Investing in arts and culture is good for Michigan's economy
Steve Pepple | AnnArbor.com
On Feb. 9, Gov. Snyder included $6.15 million in his fiscal year 2013 budget proposal for the Michigan Council for Arts and Cultural Affairs -- a $3.6 million increase in state funding - the largest recommended increase since 2002.
The governor’s recommendation, inclusive of state and federal funds, nearly quadruples the state’s investment from $1.4 to $5 million, reaffirming the importance of arts and culture and its positive impact on Michigan’s economy, communities and the lives of its citizens.
It is a momentous step forward, especially when it was just three years prior Governor Granholm advised the elimination of state arts funding altogether.
When Michigan hit an economic low in 2009, so did funding for the arts and culture. And yet in 2009, just 10 percent of the state’s arts and cultural organizations added nearly half a billion dollars in spending across the state. For every dollar invested by the state that year, the arts contributed $51 to Michigan’s economy, and those organizations paid more than $152 million in salaries for 15,560 jobs, according to data reported in www.CreativeStateMI.org.
With increased funding, arts and cultural organizations will expand programming and deepen community service, while increasing access in both urban and rural areas, stimulating spending in local economies and creating jobs - artists, managers, designers, teachers, office workers and more - in our local communities.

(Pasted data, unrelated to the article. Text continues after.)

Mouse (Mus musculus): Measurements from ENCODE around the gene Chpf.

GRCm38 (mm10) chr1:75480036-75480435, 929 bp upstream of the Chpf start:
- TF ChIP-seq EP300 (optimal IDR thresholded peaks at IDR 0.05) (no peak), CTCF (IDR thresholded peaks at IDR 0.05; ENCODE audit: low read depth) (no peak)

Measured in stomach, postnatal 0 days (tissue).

Creative centers - vibrant downtowns; walkable communities; and resource rich landscapes - are hubs of activity, driving local economies, offering cultural enrichment, stimulating competitive educational opportunities and sparking entrepreneurial innovation. These are places that draw entrepreneurs, young professionals and others seeking places with a rich array of arts and cultural amenities and creating the work-life balance they crave. Smart businesses want to locate in areas that offer employees and clients a creative climate in an appealing community with high amenity value.
When Gov. Snyder cited “Quality of Place” as supporting increased investment, we believe these factors contributed to his recommendation. However, that announcement is just a first step. State legislative leaders must now put their own stamp of approval on the proposed budget. We urge their support for this increased investment in Michigan’s arts and cultural assets. We look to state government to partner with the nonprofit, private and philanthropic sectors and persist in strengthening its investment share in our creative industries, restoring funding to levels appropriate for significant impact in Michigan’s reinvention.
In 1999, Michigan was the nation’s leader in legislative appropriations for arts and culture, investing $21.5 million.
A commitment to restore this funding proves to the nation that Michigan believes and invests in the power of the arts to transform our communities and the lives of our people. That investment will attract talent, business, innovation and promise to Michigan, not just to be competitive, but to lead.
Jennifer H. Goulet is president and CEO of ArtServe Michigan, a nonprofit statewide agency that works to strengthen and build awareness of arts and culture in Michigan. She previously served as the executive director of the Chelsea Center for the Arts and as Ypsilanti's Downtown Development Authority director and Community and Economic Development director.